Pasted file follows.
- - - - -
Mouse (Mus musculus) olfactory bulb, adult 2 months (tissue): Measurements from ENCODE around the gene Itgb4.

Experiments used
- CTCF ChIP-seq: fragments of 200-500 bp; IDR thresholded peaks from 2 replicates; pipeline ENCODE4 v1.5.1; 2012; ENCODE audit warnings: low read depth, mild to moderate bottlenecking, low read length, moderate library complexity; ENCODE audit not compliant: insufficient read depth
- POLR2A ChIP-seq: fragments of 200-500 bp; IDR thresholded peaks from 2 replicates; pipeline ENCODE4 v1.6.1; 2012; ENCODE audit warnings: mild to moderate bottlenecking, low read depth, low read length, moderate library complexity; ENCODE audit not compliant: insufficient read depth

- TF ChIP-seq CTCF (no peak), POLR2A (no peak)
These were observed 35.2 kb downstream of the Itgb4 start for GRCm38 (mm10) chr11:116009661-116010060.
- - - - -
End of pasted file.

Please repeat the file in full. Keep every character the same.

Mouse (Mus musculus) olfactory bulb, adult 2 months (tissue): Measurements from ENCODE around the gene Itgb4.

Experiments used
- CTCF ChIP-seq: fragments of 200-500 bp; IDR thresholded peaks from 2 replicates; pipeline ENCODE4 v1.5.1; 2012; ENCODE audit warnings: low read depth, mild to moderate bottlenecking, low read length, moderate library complexity; ENCODE audit not compliant: insufficient read depth
- POLR2A ChIP-seq: fragments of 200-500 bp; IDR thresholded peaks from 2 replicates; pipeline ENCODE4 v1.6.1; 2012; ENCODE audit warnings: mild to moderate bottlenecking, low read depth, low read length, moderate library complexity; ENCODE audit not compliant: insufficient read depth

- TF ChIP-seq CTCF (no peak), POLR2A (no peak)
These were observed 35.2 kb downstream of the Itgb4 start for GRCm38 (mm10) chr11:116009661-116010060.